USING DNA TO GUIDE MY ULTIMATE FITNESS AND DIET

Ultimate Frisbee is one of New Zealand’s fastest growing sports.

Amie Lightbourne took a Proactive DNAFit PLUS test to help inform her fitness training and approach to nutrition in preparation for the World Ultimate Frisbee Champs in June 2016. Selected for the New Zealand Women’s team, she wanted an extra punch in her approach and to reduce trial and error in her training programme.

Click here to find out more about the Proactive DNAFit PLUS product.

What a fascinating experience – getting my DNA tested to find out how I respond to certain markers for fitness and diet. DNA is only half the story, your environment and other factors contribute as well, but it’s great to be able to minimise some of the trial and error in my goal to be healthier, fitter and faster.

I met with Andy Reid, Exercise Physiologist at Proactive for my consult. I’d done a simple mouth swab some weeks before, and the results had returned from analysis at the DNAFit lab in the UK. Andy used to be the High Performance Coach at Cycling New Zealand and has also done the Proactive DNAFit PLUS test himself.

It was really exciting to read through my two comprehensive reports, one for fitness and one for diet. The results are also summarised in a handy infographic.

Amie’s handy Infographic summary supplied as part of the Proactive DNAFit PLUS results.

Amie’s Infographic Report PDF download click on the link to download

FITNESS REPORT

My power vs endurance ratio was a 45% to 55% mix with endurance bias. This means I’ll reach my fitness potential with exercise programmed toward both strength and power work in the gym as well as endurance exercise. This opened up a whole new world to me as I’d previously avoided weights and always preferred the long distance run to get myself fit. Now a have a new tool in my toolbelt for extra speed on the pitch.

I also have the handy GG version of the PPARA gene (a main regulator of energy metabolism). This means I’m likely to have higher levels of slow twitch muscle fibres which means I’m more resistant to fatigue – this version of the gene is associated with endurance sports. In general, I’ve got good genes for Ultimate Frisbee – potential for speed and high intensity as well as endurance.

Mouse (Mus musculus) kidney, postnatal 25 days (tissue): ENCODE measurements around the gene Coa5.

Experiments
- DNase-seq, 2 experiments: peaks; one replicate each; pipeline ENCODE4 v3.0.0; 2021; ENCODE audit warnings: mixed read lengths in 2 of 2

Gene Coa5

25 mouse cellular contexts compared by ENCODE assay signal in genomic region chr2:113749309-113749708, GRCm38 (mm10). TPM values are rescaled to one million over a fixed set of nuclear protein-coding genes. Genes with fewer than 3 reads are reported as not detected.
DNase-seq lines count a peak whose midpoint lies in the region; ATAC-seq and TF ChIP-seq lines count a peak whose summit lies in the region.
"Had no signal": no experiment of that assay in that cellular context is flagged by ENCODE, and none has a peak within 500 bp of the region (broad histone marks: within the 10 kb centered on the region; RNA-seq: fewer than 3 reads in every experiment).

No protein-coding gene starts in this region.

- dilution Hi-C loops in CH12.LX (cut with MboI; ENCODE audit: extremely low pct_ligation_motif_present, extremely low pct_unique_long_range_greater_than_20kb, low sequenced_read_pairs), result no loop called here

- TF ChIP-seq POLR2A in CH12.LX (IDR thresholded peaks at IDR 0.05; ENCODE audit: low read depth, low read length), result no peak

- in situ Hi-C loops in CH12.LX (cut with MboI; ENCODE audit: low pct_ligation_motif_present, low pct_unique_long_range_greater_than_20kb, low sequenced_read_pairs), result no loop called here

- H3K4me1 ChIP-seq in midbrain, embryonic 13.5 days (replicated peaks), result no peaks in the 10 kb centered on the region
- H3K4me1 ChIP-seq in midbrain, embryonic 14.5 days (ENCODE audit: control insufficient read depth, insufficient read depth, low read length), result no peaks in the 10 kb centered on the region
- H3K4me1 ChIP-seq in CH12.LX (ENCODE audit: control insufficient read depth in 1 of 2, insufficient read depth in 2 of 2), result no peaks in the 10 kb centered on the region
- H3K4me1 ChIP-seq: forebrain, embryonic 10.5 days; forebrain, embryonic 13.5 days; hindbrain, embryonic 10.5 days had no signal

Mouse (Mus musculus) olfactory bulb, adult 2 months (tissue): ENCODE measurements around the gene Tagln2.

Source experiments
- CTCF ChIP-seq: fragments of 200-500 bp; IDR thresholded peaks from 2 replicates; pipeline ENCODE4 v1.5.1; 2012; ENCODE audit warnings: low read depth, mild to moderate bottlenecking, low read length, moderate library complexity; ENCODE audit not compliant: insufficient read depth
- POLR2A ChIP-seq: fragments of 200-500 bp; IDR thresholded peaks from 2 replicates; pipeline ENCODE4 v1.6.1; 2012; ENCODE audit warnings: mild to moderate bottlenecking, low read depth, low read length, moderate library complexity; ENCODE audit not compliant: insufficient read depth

I have a medium VO2 Max potential, which measures how effectively a person’s body uses oxygen during exercise. Having a higher VO2 Max lets you exercise at a higher intensity than someone with a lower VO2 Max – so it potentially takes me less time to get fit than someone with a lower VO2 max than I do.

My Recovery Rate was tested out as Medium, which means I’ll likely perform at my best with 48 hours break between hard training or exercise. I’ve changed my training plan to give myself that break between hard gym sessions and hard games of Ultimate frisbee. Ultimate tournaments can often go for 3 days in a row, so I need to put plans in place for good post-exercise nutrition to refuel and repair my muscles, keep my energy up & reduce inflammation.

Injury is always a default risk when undertaking any form of exercise, but some people appear to be more predisposed to injury than others, and some of this is based on genetics.

My soft tissue Injury Risk is Medium, which isn’t too bad, but as I often find myself injured through other environmental factors such as training too hard – I need to place a high importance on preventative tendon and muscle strengthening work, and consider other techniques such as compression garments and ice baths. I’ve introduced yoga into my training plan, which is great for general mobility.

Overall I’m pretty happy with what I’ve been given genetically for fitness. The endurance strength was not a surprise to me, but my potential for power-based exercise definitely was.

DIET REPORT

Genes play a role in how we process and react to different foods. While health agencies give us general nutritional guidelines, everyone is different and this test gives us the chance to see what is specific for you – nutrition just got personal.